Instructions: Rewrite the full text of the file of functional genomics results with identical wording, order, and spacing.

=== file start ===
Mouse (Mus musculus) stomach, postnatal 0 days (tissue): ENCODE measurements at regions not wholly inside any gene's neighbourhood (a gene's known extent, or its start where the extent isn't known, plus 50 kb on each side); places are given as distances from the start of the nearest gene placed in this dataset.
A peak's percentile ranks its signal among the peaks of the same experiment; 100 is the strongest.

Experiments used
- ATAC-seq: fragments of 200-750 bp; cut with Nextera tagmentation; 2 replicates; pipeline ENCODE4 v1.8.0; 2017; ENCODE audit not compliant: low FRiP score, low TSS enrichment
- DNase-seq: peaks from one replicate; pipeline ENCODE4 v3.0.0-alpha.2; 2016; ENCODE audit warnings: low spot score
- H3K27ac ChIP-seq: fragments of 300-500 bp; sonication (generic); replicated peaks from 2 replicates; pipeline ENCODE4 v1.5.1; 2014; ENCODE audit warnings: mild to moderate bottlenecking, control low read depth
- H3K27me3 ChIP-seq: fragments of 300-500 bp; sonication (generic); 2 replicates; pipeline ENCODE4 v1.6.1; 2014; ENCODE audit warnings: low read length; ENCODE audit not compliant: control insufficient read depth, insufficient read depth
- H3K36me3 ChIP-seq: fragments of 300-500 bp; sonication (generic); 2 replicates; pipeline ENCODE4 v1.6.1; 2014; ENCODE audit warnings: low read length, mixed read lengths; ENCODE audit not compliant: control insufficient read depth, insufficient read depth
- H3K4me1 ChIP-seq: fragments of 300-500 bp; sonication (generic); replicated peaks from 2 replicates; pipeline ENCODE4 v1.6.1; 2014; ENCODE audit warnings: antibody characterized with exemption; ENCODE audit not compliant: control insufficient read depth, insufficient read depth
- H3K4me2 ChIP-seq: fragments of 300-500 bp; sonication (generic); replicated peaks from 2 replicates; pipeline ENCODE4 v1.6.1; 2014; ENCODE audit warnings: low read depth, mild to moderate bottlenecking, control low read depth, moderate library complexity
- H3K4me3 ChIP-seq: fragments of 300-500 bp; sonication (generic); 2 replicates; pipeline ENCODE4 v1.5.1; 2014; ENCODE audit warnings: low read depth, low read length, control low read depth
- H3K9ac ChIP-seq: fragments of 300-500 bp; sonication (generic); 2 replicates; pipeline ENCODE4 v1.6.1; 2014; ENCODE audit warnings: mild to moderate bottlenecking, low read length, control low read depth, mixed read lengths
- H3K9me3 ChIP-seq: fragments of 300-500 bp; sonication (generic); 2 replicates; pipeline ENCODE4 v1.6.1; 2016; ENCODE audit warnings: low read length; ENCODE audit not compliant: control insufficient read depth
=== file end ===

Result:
Mouse (Mus musculus) stomach, postnatal 0 days (tissue): ENCODE measurements at regions not wholly inside any gene's neighbourhood (a gene's known extent, or its start where the extent isn't known, plus 50 kb on each side); places are given as distances from the start of the nearest gene placed in this dataset.
A peak's percentile ranks its signal among the peaks of the same experiment; 100 is the strongest.

Experiments used
- ATAC-seq: fragments of 200-750 bp; cut with Nextera tagmentation; 2 replicates; pipeline ENCODE4 v1.8.0; 2017; ENCODE audit not compliant: low FRiP score, low TSS enrichment
- DNase-seq: peaks from one replicate; pipeline ENCODE4 v3.0.0-alpha.2; 2016; ENCODE audit warnings: low spot score
- H3K27ac ChIP-seq: fragments of 300-500 bp; sonication (generic); replicated peaks from 2 replicates; pipeline ENCODE4 v1.5.1; 2014; ENCODE audit warnings: mild to moderate bottlenecking, control low read depth
- H3K27me3 ChIP-seq: fragments of 300-500 bp; sonication (generic); 2 replicates; pipeline ENCODE4 v1.6.1; 2014; ENCODE audit warnings: low read length; ENCODE audit not compliant: control insufficient read depth, insufficient read depth
- H3K36me3 ChIP-seq: fragments of 300-500 bp; sonication (generic); 2 replicates; pipeline ENCODE4 v1.6.1; 2014; ENCODE audit warnings: low read length, mixed read lengths; ENCODE audit not compliant: control insufficient read depth, insufficient read depth
- H3K4me1 ChIP-seq: fragments of 300-500 bp; sonication (generic); replicated peaks from 2 replicates; pipeline ENCODE4 v1.6.1; 2014; ENCODE audit warnings: antibody characterized with exemption; ENCODE audit not compliant: control insufficient read depth, insufficient read depth
- H3K4me2 ChIP-seq: fragments of 300-500 bp; sonication (generic); replicated peaks from 2 replicates; pipeline ENCODE4 v1.6.1; 2014; ENCODE audit warnings: low read depth, mild to moderate bottlenecking, control low read depth, moderate library complexity
- H3K4me3 ChIP-seq: fragments of 300-500 bp; sonication (generic); 2 replicates; pipeline ENCODE4 v1.5.1; 2014; ENCODE audit warnings: low read depth, low read length, control low read depth
- H3K9ac ChIP-seq: fragments of 300-500 bp; sonication (generic); 2 replicates; pipeline ENCODE4 v1.6.1; 2014; ENCODE audit warnings: mild to moderate bottlenecking, low read length, control low read depth, mixed read lengths
- H3K9me3 ChIP-seq: fragments of 300-500 bp; sonication (generic); 2 replicates; pipeline ENCODE4 v1.6.1; 2016; ENCODE audit warnings: low read length; ENCODE audit not compliant: control insufficient read depth